Nothing made me question my own collection of knick-knacks & ephemera more than that line.  The idea that Seymour has surrounded himself with shadows of the past, but can’t relate to others horrified me past belief.  And made me truly question the kitsch and tchotkes I have collected over the years and literally decide to sell them off on eBay or donate them to a thrift shop. I still have kitsch & odd stuff, but it’s really been pared down to things that echo what my life is and the stuff I find cool. There is some connection there.But in general, “Ghost World” really should be pared with “Blade Runner” in terms of both films dealing with identity & reality & how folks deal with the world.  Both really touch on the same topics.

    • occula says:

       Reminds me of when Enid tells Seymour he should meet people who share his interests, and he says something like “My interests are crap! I hate my interests!”

      • BarBarSeven says:

        Not to mention have you ever had friends come over & see your “wacky stuff” and then go out and buy whatever “wacky stuff” they think you would like & literally give it to you & say: “Here you like this!”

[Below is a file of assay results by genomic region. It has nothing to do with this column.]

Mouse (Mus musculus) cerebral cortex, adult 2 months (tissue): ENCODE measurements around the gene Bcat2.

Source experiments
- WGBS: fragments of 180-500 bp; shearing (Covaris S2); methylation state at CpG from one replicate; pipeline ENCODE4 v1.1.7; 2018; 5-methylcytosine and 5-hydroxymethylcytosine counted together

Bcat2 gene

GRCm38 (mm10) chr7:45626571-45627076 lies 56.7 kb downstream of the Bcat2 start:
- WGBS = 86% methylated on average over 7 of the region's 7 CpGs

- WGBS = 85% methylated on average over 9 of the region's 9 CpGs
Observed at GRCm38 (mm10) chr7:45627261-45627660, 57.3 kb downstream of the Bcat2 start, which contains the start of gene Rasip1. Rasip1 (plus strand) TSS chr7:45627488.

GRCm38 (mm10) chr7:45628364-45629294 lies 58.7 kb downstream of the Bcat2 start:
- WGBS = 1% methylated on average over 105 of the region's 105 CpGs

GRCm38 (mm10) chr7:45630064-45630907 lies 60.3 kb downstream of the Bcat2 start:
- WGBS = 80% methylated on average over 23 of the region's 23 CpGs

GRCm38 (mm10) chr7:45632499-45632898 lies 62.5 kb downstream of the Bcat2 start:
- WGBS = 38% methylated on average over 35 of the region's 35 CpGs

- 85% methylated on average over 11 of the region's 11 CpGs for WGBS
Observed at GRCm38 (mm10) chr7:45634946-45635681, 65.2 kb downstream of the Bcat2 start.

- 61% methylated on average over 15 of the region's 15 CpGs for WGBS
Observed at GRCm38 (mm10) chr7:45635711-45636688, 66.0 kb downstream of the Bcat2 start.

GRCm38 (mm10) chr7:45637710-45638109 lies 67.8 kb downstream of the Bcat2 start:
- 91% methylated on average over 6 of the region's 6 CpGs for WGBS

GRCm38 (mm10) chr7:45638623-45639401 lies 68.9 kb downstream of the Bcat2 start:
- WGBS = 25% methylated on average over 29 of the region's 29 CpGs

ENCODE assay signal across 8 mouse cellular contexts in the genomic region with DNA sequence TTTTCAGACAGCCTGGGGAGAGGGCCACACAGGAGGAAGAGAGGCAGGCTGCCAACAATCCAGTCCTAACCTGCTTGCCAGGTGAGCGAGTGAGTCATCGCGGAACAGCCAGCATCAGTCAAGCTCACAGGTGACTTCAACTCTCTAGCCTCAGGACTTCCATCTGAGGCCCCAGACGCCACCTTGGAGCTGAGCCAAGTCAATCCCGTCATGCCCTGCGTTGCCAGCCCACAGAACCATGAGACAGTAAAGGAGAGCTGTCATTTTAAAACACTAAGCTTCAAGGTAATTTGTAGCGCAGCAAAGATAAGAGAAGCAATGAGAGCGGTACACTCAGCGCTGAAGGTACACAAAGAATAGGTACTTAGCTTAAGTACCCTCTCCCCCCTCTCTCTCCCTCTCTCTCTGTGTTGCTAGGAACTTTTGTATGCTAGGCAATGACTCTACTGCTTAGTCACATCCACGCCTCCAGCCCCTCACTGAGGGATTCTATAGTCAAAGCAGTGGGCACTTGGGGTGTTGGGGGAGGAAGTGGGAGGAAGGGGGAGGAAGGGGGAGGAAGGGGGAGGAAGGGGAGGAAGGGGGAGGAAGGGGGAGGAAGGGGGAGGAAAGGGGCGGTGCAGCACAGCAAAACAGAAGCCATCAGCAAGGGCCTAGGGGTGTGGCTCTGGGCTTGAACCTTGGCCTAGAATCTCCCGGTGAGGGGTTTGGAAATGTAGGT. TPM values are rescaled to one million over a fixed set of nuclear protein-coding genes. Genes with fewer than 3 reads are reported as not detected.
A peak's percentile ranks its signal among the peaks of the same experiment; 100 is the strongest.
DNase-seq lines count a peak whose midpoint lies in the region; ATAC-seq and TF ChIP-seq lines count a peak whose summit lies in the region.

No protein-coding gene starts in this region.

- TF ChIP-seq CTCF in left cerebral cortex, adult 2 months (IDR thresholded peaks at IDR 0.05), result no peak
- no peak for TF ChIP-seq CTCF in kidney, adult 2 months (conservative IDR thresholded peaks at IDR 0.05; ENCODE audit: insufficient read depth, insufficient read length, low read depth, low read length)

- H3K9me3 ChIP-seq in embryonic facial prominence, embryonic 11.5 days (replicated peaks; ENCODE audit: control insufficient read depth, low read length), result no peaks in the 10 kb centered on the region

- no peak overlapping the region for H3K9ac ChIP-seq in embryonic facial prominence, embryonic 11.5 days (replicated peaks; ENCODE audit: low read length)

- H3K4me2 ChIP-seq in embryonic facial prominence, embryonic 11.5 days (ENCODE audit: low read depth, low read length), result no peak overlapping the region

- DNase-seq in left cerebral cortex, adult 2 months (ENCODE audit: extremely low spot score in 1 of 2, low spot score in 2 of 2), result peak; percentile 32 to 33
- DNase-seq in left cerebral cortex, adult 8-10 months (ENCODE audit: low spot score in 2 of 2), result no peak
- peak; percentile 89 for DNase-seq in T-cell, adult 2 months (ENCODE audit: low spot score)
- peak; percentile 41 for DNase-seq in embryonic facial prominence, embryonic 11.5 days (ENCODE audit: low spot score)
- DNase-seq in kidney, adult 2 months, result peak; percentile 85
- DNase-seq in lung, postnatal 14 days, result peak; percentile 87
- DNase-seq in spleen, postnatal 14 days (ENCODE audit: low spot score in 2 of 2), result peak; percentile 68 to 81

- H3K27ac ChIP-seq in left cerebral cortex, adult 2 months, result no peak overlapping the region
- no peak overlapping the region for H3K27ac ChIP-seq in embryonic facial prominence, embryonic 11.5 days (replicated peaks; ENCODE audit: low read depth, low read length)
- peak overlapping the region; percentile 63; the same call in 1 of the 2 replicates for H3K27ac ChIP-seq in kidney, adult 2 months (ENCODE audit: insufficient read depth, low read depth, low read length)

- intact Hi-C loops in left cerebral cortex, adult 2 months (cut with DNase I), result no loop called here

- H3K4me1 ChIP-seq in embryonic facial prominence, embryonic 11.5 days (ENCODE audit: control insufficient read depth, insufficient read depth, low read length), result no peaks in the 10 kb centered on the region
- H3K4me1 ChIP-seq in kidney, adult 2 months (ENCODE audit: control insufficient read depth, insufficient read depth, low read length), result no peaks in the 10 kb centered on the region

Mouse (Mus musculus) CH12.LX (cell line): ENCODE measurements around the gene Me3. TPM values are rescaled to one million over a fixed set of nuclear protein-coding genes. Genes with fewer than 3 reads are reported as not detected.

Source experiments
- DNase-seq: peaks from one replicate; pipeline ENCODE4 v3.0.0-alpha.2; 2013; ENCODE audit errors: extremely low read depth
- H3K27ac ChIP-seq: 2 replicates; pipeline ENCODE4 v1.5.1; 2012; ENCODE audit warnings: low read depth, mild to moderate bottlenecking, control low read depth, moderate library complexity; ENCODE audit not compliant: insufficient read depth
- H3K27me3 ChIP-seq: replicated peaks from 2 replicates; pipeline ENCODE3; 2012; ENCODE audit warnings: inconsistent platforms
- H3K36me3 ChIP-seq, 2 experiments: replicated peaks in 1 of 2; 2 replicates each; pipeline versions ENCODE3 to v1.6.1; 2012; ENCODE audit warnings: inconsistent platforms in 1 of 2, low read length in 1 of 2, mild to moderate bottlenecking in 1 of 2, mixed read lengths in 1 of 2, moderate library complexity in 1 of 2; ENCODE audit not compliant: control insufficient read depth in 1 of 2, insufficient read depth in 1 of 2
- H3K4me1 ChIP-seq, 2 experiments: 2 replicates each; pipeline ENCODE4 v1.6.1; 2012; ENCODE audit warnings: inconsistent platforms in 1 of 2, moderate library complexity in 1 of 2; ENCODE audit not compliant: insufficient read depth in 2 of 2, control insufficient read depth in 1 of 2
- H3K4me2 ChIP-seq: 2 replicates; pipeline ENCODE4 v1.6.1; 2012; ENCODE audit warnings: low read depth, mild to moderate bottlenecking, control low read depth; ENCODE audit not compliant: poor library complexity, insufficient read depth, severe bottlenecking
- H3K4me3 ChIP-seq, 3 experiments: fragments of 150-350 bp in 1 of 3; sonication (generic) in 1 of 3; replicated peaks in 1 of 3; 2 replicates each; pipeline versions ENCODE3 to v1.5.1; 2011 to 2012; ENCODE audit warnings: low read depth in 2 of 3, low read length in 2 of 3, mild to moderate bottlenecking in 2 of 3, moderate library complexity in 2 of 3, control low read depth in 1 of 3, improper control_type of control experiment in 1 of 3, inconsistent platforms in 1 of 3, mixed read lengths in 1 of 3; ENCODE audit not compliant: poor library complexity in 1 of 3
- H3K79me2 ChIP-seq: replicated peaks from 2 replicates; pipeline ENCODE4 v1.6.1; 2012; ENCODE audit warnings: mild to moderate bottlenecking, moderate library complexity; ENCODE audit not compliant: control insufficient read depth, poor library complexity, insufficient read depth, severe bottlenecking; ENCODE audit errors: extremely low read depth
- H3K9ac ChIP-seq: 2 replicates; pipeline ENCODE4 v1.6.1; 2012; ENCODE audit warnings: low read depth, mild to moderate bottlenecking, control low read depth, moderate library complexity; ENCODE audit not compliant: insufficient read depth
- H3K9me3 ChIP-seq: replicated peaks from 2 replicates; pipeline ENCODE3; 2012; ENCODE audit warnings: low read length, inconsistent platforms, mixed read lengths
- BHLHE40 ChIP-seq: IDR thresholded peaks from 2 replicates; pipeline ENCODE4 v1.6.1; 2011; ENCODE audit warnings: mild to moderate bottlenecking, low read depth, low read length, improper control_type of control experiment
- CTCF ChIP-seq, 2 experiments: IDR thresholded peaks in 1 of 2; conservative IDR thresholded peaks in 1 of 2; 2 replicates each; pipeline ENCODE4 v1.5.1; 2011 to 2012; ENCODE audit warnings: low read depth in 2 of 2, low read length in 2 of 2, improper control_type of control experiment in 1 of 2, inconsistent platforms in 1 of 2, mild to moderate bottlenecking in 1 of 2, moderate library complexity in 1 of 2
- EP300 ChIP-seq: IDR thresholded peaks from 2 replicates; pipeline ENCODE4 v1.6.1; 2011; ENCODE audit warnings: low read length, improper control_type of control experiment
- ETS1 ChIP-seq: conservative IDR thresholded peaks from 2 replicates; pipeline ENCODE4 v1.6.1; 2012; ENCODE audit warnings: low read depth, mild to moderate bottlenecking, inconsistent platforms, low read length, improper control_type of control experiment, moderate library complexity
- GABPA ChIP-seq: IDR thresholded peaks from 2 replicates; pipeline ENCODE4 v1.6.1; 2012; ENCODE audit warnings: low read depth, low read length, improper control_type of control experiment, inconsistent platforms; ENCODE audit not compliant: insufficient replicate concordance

Kitsch consumerism. A world that should be explored more & more.

  11. Ghost World is, and always will be my favourite  movie. Not only it shows the talent and beauty of Thora Birch at her peak, but it is still relevant on so many levels about the world we live in.

    Oh, and it makes for a great test movie for knowing if you can share a little more than good times with your new girlfriend.

  12. penguinchris says:

    I think I saw this a year or two after it came out. I was in high school and on a very Seymore-esque path in life. Perfect time to see this film.

    I’m typing this now in the bedroom in my parents’ house where I grew up. I’m 25. There is useless (yet neat) stuff all around me including hundreds of vinyl records. I’ve already begun the process of getting rid of everything in here I don’t need or which isn’t truly meaningful to me, but being reminded of this film at this moment in my life really hits home for me. I was reminded of it recently when Daniel Clowes was featured here when Mark interviewed him at Meltdown Comics, and I’ve seen some gifs from the film pop up on tumblr recently, but hadn’t really thought about it that much until now.